“I was told by the Digital Transmission Agency that they are not legally allowed to use citizen data for a purpose other than what it was collected for – so if I had to guess, this review is also a fake, and exists simply to facilitate a move by departments to lift that restriction, regardless of what might be delivered in any final review.

‘Never taken any notice’

“I’ve made countless submissions. The government has never taken any notice of what anyone in the actual business has said about security, privacy and ID considerations,” he said.

Photo: Not many people showed interest during the recent committee hearing into ‘Digital delivery of government services’, which reported to parliament on 27 June 2018. – http://tinyurl.com/y9ovmlc4

Instead of attending the proposed review consultation, Drake has produced a five-page submission which is a scathing indictment of the Australian government and its long-term approach to IT, privacy and personal data security. His executive overview says:

“Australian government rhetoric surrounding cyber-security practices and the handling of citizen identity information bears almost no relation whatsoever to actual department practices.

“Rules are almost never followed, security issues are practically never addressed, failures are covered up, inquiries are misled, and there exists no working mechanisms to correct mistakes or fix security problems.

“Citizens are fed blatantly false assurances regarding the cyber security posture of government departments, usually from anonymous and unskilled sources, who refuse to be identified when challenged.

“There are no penalties for ignoring the rules, departments routinely refuse to correct cyber issues, and cyber testing is rare and usually fails.

“In the comfort of anonymous or private forums, many government cyber professionals express these same opinions, along with their frustration and not being able to compel departments to change.

Failures at all levels of government

“I write with first-hand experience regarding wide-sweeping cyber-security failures at all levels of government with regard to the handling of citizen identity and other data,” Mr Drake says.

He provides examples which show that the Australian Bureau of Statistics, Medicare and even the Department of Defence currently run websites that are not secure by normally accepted basic standards.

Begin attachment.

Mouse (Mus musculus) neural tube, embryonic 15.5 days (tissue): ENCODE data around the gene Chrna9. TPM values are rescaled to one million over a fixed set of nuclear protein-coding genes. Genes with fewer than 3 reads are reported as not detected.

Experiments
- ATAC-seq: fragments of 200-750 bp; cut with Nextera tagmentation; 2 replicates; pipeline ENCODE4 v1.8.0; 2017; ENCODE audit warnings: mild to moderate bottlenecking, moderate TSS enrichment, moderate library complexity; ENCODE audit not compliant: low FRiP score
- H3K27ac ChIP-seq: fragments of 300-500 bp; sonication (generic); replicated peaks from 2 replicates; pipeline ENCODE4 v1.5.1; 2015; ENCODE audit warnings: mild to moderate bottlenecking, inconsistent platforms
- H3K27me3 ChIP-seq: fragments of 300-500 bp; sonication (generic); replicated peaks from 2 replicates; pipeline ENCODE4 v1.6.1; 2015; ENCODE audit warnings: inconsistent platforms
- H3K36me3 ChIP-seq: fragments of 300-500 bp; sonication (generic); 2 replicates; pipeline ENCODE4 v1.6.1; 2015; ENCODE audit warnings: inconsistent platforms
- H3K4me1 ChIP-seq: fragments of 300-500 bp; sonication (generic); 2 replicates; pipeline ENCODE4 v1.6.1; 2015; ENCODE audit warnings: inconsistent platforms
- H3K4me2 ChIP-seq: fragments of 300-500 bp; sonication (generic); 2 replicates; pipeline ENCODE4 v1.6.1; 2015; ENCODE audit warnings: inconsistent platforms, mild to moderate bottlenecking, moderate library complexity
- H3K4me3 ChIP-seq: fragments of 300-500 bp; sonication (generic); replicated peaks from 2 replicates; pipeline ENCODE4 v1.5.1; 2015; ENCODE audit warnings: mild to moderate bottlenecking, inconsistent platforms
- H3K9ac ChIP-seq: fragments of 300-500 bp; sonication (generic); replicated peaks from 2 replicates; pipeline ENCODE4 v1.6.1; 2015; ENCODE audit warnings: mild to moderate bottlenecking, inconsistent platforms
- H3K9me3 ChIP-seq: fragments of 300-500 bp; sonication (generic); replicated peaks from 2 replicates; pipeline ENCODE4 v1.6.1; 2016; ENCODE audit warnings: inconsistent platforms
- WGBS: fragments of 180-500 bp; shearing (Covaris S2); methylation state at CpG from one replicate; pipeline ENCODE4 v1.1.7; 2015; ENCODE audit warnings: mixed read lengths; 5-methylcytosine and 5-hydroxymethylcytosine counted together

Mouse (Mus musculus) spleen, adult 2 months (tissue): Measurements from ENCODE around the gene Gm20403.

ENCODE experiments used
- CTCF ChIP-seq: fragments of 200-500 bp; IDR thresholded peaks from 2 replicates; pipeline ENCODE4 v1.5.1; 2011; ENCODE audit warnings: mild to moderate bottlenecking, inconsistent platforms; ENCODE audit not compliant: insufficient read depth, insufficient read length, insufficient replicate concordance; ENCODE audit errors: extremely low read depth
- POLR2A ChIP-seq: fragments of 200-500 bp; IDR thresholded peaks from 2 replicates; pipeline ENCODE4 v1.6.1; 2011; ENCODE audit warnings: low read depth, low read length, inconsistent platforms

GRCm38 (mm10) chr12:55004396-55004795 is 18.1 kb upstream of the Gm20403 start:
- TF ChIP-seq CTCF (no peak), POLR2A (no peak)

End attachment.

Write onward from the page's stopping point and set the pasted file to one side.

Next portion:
“My summary is this: nobody whatsoever in government genuinely cares about the security of citizen identity data, or should ever be entrusted with its handling,” Mr Drake says.

He then gives chapter and verse examples of how the Australian government is incompetent in the privacy and security space.They include:

  • Every department, no exceptions, point-blank refuses to fix any of the large number of cyber security and privacy issues he has brought to their attention.
  • “Consumer protection” laws do not apply to government: when government breaks them, all action he hastaken to right the wrongs has resulted in department lawyers telling him the sections of legislation that make them exempt.
  • All inquiry and report-writing that takes place is not genuine. This includes the prime ministerial advisory panels he was on. “They have an agenda ‘to get some law or other passed’, and industry involvement in the process is a sham, simply so government can pretend they consulted before they did what they already planned,” Drake says.
  • Australian government systems are utterly insecure. This is a well-reported fact, he says. According to the Australian Signals Directorate, 62% of Australian cyber break-ins are to government servers. There are four new ones every day.
  • Senate inquiries pertaining to government failures are 100% whitewash – public servants totally control them, and they do not rat on their own.

DOWNLOAD Chris Drake’s full submission to the “review” plus copies of his earlier submissions which have been ignored:

Issued by Civil Liberties Australia 181019 at 1300 hours.

Issued by CLA CEO Bill Rowlings